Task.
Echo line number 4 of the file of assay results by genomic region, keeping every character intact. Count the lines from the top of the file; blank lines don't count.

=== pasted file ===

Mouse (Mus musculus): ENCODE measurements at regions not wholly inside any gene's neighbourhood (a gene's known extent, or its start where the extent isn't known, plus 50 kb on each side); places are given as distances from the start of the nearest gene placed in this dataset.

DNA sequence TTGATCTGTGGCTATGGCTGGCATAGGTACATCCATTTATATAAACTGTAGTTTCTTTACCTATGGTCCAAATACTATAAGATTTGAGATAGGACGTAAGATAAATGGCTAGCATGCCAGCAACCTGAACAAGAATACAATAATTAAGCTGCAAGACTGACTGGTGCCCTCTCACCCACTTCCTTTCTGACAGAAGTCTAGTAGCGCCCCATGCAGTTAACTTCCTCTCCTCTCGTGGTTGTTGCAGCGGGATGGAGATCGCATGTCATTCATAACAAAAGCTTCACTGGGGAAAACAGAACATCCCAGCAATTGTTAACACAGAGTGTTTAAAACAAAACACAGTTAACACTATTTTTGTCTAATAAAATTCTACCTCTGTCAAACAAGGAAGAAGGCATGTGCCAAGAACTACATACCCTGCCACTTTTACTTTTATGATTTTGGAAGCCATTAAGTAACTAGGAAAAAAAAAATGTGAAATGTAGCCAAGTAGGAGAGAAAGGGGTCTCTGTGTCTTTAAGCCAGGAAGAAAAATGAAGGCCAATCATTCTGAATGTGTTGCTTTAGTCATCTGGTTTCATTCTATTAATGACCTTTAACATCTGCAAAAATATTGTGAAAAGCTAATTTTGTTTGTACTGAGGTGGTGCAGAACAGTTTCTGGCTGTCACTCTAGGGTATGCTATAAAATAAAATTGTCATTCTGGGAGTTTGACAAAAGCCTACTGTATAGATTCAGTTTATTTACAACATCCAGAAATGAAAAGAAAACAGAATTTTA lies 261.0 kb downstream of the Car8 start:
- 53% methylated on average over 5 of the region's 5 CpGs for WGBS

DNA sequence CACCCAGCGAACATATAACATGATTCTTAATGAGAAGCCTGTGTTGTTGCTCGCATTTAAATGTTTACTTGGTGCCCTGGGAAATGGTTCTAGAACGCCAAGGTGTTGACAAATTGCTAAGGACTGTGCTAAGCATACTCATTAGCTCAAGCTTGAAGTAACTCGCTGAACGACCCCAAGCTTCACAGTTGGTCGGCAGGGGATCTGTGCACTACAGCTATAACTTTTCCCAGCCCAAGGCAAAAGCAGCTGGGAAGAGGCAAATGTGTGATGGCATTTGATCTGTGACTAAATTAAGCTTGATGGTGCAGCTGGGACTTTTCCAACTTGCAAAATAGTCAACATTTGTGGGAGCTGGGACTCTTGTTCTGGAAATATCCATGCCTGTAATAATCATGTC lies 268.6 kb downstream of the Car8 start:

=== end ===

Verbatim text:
DNA sequence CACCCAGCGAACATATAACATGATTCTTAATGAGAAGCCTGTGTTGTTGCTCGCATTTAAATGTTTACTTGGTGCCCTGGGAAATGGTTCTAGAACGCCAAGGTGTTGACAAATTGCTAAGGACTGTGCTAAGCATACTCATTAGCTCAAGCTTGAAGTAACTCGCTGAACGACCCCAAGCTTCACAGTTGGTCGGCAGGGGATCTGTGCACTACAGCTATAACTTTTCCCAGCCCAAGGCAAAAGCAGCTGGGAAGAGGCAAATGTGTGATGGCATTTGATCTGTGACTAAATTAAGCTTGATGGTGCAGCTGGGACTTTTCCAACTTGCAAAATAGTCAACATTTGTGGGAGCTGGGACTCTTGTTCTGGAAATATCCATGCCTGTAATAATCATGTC lies 268.6 kb downstream of the Car8 start: